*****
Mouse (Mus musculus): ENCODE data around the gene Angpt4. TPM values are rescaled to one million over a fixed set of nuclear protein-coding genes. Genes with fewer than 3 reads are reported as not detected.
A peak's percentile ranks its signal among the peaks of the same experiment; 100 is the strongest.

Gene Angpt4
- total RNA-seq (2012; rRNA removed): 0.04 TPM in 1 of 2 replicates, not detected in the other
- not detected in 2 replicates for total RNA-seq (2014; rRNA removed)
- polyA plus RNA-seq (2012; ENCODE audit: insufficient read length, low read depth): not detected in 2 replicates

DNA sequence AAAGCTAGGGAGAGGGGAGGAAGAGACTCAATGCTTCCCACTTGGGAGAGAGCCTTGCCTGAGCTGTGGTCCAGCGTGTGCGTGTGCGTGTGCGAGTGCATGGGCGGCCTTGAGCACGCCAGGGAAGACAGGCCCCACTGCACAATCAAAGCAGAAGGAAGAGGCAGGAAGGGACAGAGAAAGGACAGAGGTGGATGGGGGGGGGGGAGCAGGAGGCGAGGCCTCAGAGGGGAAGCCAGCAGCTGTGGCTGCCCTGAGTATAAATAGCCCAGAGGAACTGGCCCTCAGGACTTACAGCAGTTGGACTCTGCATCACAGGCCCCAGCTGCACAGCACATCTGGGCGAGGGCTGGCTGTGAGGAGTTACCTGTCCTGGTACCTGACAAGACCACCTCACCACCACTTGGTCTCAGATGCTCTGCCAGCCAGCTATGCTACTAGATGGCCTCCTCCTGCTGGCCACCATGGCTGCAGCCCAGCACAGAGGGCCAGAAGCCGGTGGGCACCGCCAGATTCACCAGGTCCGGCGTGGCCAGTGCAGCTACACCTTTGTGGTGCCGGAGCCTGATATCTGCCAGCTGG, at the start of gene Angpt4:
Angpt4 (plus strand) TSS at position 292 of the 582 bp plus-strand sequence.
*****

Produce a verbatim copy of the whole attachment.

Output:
Mouse (Mus musculus): ENCODE data around the gene Angpt4. TPM values are rescaled to one million over a fixed set of nuclear protein-coding genes. Genes with fewer than 3 reads are reported as not detected.
A peak's percentile ranks its signal among the peaks of the same experiment; 100 is the strongest.

Gene Angpt4
- total RNA-seq (2012; rRNA removed): 0.04 TPM in 1 of 2 replicates, not detected in the other
- not detected in 2 replicates for total RNA-seq (2014; rRNA removed)
- polyA plus RNA-seq (2012; ENCODE audit: insufficient read length, low read depth): not detected in 2 replicates

DNA sequence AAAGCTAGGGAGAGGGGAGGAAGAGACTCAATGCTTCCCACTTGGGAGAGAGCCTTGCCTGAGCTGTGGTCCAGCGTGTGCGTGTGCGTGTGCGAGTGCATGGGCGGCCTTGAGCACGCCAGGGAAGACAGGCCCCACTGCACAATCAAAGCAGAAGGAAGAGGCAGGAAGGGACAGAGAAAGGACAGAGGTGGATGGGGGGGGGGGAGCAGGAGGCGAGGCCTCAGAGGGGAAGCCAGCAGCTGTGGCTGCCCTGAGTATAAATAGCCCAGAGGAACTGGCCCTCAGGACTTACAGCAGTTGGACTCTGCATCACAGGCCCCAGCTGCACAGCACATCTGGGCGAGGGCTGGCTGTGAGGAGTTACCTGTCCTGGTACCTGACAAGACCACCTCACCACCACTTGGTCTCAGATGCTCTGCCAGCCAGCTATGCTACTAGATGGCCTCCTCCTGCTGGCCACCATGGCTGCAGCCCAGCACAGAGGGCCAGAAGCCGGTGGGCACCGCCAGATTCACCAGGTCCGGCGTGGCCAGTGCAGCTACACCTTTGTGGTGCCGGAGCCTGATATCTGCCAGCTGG, at the start of gene Angpt4:
Angpt4 (plus strand) TSS at position 292 of the 582 bp plus-strand sequence.